Player of the Year:
Matt Calhoun, 1b, Slippery Rock Sliders (Harding, Ark.)
Top Prospect (as selected by league): Troy Conyers, lhp, Danville Dans (San Diego)

BATTING LEADERS (League games only)

Batting Average:
Keao Aliviado, of, West Virginia Miners (.370)
Slugging Percentage: Thomas Richards, of, Quincy Gems (.557)
On-Base Average: Keao Aliviado, of, West Virginia Miners (.447)
Home Runs: Thomas Richards, of, Quincy Gems; Giancarlo Brugnoni, 1b, Chillicothe Paints (8)
RBI: Pat Kregeloh, 1b/3b, West Virginia Miners (43)
Stolen Bases: Taylor Schmidt, of, Butler Blue Sox (28)

PITCHING LEADERS (League games only)

Three tied at 7
ERA: Jaesung Hwang, rhp, West Virginia Miners (0.36)
Saves: Andrew Marra, rhp, Chillicothe Paints (13)
Strikeouts: Josh Tols, lhp, Hannibal Cavemen (73)


Best Athlete:
Jack Quigley, rhp/of, Chillicothe Paints
Best Hitter: Keao Aliviado, of, West Virginia Miners
Best Power: Giancarlo Brugnono, 1b, Chillicothe Paints; Zach Ratcliff, 1b, Lorain County Ironmen
Fastest Base Runner: Taylor Schmidt, of, Butler Blue Sox
Best Defensive Player: Tyler Wampler, ss, Terre Haute Rex
Best Velocity: David Hess, rhp, West Virginia Miners
Best Breaking Ball: David Hess, rhp, West Virginia Miners
Best Command: Jaesung Hwang, rhp, West Virginia Miners


1. TROY CONYERS, lhp, Danville Dans (San Diego/SO in 2014)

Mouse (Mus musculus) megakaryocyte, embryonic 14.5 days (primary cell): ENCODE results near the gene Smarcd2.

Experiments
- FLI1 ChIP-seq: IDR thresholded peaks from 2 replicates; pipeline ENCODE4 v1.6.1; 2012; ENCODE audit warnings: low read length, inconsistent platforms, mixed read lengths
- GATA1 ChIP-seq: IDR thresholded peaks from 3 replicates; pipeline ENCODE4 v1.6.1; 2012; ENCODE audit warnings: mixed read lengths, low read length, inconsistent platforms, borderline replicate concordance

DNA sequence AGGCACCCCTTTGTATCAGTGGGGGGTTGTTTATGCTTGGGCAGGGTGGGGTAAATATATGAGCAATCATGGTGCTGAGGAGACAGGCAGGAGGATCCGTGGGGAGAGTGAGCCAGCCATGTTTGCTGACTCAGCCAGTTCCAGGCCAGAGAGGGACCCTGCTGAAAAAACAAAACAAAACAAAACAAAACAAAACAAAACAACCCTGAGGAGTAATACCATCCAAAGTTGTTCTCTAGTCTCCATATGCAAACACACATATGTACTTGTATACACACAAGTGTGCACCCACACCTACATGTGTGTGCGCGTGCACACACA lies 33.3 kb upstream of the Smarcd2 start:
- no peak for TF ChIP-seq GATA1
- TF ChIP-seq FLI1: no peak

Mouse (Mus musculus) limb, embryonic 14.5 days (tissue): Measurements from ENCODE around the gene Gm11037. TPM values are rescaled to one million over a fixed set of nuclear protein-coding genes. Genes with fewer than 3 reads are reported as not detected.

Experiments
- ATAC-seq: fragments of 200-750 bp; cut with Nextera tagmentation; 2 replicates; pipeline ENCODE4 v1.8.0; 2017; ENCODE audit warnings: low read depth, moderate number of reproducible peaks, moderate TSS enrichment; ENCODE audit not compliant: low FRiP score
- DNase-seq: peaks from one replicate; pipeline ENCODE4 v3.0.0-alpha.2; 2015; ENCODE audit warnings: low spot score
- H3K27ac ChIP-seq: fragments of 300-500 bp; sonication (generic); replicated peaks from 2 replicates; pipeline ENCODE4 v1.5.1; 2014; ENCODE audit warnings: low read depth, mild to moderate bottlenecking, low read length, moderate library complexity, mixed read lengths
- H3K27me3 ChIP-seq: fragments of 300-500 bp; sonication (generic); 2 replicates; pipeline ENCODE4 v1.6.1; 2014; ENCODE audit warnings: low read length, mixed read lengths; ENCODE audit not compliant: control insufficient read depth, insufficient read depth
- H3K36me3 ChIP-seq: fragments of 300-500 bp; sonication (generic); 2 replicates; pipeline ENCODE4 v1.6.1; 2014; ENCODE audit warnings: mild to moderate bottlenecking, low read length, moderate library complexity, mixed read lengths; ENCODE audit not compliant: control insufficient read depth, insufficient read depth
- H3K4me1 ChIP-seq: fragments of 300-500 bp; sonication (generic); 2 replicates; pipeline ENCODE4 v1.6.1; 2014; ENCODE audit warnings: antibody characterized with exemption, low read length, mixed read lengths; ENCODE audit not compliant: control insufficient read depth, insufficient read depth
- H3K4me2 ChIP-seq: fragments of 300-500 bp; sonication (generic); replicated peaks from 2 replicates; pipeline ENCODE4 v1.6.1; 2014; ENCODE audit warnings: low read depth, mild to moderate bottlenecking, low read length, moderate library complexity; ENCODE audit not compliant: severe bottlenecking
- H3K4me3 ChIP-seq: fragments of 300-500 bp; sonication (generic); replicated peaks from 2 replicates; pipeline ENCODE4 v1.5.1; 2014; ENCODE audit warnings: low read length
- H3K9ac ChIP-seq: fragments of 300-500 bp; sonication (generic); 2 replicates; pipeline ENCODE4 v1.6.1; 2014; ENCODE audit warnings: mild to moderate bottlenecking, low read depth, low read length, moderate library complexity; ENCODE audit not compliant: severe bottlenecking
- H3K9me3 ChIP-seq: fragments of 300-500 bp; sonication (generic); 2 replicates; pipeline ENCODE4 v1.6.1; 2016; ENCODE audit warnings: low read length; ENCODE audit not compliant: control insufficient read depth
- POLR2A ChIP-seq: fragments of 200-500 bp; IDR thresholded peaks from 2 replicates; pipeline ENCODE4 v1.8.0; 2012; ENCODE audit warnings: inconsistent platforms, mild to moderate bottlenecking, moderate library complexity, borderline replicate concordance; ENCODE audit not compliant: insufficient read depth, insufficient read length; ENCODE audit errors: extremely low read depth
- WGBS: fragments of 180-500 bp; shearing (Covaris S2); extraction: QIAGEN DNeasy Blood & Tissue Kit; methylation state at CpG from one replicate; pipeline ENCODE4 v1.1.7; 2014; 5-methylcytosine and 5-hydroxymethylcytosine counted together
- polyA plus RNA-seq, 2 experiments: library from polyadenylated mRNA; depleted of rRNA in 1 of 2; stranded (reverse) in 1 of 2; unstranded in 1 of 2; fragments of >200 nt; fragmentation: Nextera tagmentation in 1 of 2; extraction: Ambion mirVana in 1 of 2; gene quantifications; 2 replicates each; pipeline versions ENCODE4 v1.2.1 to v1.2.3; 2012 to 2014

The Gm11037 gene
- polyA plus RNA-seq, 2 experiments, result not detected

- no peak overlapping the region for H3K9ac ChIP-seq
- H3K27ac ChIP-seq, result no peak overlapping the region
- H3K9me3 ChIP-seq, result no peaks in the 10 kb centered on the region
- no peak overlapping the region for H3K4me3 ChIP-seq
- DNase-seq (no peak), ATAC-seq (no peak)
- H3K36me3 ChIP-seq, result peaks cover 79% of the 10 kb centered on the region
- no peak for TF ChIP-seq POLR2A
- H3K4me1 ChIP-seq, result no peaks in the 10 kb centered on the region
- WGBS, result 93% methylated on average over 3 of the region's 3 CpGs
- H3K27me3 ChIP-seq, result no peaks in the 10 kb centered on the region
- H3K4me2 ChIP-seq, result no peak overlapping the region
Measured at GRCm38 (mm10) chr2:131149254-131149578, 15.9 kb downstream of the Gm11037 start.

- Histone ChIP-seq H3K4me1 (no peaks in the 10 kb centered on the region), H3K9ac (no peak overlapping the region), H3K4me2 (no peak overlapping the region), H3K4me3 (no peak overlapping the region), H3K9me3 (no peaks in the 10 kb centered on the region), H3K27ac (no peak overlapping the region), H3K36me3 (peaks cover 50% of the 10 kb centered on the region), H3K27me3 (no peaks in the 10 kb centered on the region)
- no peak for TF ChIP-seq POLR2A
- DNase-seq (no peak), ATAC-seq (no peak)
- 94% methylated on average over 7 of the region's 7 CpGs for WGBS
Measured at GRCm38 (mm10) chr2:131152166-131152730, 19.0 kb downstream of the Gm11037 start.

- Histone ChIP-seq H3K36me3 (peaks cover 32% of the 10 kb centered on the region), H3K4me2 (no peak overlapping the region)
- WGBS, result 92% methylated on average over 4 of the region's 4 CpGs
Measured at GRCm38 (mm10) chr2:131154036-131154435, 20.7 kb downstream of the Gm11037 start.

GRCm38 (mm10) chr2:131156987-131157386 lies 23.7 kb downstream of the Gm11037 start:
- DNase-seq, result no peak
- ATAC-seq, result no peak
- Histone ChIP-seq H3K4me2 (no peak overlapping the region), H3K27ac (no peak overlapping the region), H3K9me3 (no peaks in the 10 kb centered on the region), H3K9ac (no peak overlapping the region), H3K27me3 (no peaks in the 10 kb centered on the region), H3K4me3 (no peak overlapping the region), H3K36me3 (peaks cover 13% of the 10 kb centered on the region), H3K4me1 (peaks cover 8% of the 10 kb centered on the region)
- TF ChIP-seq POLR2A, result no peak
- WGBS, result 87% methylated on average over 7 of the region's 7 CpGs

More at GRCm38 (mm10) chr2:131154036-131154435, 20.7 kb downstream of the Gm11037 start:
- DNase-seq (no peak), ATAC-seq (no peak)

Conyers was a dominant, two-way high school player in suburban San Diego for four years, and earned acclaim as the California prep player of the year as a senior by going 9-2, 1.07 with 131 strikeouts in 82 innings, while also stinging the ball at a .394-5-26 clip. Despite those credentials, Conyers was passed over in the 2012 draft and was also forced to wait his turn, for the most part, as a freshman at USD by working primarily in a set-up role. In 17 appearances, he went 3-2, 5.70. His first real opportunity to showcase his talent beyond the high school level came this summer in eight starts for Danville, where he passed with flying colors by posting a 5-1, 1.53 record with 18 walks and 60 strikeouts in 41 innings on his way to earning a nod as the league’s all-star lefthander and No. 1 prospect. He also managed to get in 22 at-bats, and hit .273-0-5. For a young lefthander with a strong, physically-mature 6-foot-5, 230-pound build, Conyers was ahead of the game with his ability to throw three pitches for strikes in almost any count, including a fastball at 89-91 mph. By adding strength to his big, physical frame, Conyers should only throw harder in time. For now, his most advanced pitch is probably his changeup because of his ability to throw it with the same arm speed and from the same arm slot as his fastball. His slider is his best breaking ball. Conyers gives the impression of airing out his stuff, but is also construed as being sneaky quick because of the deception he creates in his delivery. He hides the ball well and opens up late, making it difficult to pick up his pitches, especially for lefthanded hitters. But possibly the quality that stands out most about Conyers is his mature mound presence. He has an advanced feel for setting up hitters and adjusting to various sequences late in games.